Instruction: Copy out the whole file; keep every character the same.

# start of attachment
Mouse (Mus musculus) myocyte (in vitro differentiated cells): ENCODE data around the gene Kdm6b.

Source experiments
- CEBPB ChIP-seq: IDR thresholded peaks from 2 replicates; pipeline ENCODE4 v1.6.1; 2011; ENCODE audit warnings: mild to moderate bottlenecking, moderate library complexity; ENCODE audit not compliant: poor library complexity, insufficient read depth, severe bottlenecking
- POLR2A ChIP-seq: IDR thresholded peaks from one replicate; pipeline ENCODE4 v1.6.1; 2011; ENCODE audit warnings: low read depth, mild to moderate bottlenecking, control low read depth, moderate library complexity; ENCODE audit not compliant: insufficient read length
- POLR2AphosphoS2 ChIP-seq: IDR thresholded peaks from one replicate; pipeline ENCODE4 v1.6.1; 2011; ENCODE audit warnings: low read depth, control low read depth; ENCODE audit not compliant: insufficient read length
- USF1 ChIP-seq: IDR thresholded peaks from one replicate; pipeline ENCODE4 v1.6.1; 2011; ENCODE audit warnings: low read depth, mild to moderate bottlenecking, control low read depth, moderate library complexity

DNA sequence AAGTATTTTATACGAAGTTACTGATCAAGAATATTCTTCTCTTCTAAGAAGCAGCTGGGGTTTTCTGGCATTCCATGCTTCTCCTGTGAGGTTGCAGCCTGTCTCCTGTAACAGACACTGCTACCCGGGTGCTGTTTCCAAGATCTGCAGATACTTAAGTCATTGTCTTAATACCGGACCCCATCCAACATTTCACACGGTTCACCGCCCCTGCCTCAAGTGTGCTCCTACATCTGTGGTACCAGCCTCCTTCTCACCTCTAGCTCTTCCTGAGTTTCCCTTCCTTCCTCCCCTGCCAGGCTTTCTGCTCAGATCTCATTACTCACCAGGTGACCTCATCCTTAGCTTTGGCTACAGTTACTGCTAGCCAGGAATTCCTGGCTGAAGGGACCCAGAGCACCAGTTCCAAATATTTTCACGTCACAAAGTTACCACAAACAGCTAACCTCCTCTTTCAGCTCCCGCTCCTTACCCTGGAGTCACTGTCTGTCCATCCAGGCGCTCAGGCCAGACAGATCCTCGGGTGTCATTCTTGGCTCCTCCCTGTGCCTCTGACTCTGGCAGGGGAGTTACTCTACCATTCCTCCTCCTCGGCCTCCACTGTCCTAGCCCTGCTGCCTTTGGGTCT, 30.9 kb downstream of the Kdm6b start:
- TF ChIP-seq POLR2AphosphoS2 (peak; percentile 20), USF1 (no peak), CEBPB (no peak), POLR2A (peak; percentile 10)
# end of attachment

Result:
Mouse (Mus musculus) myocyte (in vitro differentiated cells): ENCODE data around the gene Kdm6b.

Source experiments
- CEBPB ChIP-seq: IDR thresholded peaks from 2 replicates; pipeline ENCODE4 v1.6.1; 2011; ENCODE audit warnings: mild to moderate bottlenecking, moderate library complexity; ENCODE audit not compliant: poor library complexity, insufficient read depth, severe bottlenecking
- POLR2A ChIP-seq: IDR thresholded peaks from one replicate; pipeline ENCODE4 v1.6.1; 2011; ENCODE audit warnings: low read depth, mild to moderate bottlenecking, control low read depth, moderate library complexity; ENCODE audit not compliant: insufficient read length
- POLR2AphosphoS2 ChIP-seq: IDR thresholded peaks from one replicate; pipeline ENCODE4 v1.6.1; 2011; ENCODE audit warnings: low read depth, control low read depth; ENCODE audit not compliant: insufficient read length
- USF1 ChIP-seq: IDR thresholded peaks from one replicate; pipeline ENCODE4 v1.6.1; 2011; ENCODE audit warnings: low read depth, mild to moderate bottlenecking, control low read depth, moderate library complexity

DNA sequence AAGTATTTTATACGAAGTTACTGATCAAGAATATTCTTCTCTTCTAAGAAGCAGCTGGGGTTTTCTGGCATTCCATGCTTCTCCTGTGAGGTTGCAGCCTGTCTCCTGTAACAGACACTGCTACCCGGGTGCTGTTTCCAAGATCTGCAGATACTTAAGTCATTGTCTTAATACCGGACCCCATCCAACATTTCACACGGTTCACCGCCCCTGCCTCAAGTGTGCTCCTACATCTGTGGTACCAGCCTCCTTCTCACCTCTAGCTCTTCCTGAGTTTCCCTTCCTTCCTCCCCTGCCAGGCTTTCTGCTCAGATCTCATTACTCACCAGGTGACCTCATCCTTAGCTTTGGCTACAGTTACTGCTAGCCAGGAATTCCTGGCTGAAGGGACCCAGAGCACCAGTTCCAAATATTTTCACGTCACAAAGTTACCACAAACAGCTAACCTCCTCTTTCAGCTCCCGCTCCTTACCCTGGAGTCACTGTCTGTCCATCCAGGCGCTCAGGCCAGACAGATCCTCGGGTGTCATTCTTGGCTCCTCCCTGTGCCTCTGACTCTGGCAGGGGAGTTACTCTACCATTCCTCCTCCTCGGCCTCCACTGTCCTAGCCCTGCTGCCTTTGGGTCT, 30.9 kb downstream of the Kdm6b start:
- TF ChIP-seq POLR2AphosphoS2 (peak; percentile 20), USF1 (no peak), CEBPB (no peak), POLR2A (peak; percentile 10)